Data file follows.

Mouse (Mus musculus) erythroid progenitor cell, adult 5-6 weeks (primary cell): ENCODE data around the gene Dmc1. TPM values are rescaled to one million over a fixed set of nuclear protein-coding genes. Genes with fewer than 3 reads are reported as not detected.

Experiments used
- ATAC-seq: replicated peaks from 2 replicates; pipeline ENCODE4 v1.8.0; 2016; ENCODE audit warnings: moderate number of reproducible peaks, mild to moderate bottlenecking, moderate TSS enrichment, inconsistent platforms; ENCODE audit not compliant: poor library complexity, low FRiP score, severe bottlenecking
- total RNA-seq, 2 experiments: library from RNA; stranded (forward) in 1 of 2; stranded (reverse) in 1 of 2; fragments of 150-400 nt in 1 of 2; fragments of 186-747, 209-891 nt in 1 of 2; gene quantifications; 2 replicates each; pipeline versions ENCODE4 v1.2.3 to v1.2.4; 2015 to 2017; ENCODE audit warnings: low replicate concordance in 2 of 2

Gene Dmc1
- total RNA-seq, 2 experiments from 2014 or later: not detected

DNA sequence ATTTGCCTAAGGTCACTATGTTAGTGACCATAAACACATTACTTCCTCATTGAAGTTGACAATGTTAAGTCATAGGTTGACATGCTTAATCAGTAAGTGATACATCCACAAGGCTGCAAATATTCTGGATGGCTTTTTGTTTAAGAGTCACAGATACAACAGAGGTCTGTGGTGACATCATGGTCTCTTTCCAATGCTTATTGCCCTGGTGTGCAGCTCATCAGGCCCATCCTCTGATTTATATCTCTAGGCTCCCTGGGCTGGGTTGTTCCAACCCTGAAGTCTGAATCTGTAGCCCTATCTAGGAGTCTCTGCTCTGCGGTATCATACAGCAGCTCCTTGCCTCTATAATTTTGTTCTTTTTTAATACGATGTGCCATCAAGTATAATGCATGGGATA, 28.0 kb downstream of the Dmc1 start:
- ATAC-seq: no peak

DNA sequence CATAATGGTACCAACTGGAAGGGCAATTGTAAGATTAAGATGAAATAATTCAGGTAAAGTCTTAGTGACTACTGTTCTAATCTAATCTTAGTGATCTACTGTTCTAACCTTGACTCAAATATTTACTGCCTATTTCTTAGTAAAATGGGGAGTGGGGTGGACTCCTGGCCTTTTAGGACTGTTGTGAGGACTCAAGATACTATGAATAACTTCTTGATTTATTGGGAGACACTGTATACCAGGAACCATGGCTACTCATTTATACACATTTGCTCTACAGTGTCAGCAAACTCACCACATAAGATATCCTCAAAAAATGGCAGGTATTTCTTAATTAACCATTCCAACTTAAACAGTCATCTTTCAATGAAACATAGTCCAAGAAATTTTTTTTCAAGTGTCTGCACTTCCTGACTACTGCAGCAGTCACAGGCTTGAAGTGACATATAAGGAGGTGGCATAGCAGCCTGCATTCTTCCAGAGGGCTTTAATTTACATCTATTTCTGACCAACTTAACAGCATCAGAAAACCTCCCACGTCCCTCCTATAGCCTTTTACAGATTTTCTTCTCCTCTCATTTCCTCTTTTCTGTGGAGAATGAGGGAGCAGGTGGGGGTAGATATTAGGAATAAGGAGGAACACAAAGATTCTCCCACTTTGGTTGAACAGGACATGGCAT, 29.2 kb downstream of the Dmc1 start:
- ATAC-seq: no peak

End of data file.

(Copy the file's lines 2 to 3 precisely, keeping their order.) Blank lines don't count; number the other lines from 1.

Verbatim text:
Experiments used
- ATAC-seq: replicated peaks from 2 replicates; pipeline ENCODE4 v1.8.0; 2016; ENCODE audit warnings: moderate number of reproducible peaks, mild to moderate bottlenecking, moderate TSS enrichment, inconsistent platforms; ENCODE audit not compliant: poor library complexity, low FRiP score, severe bottlenecking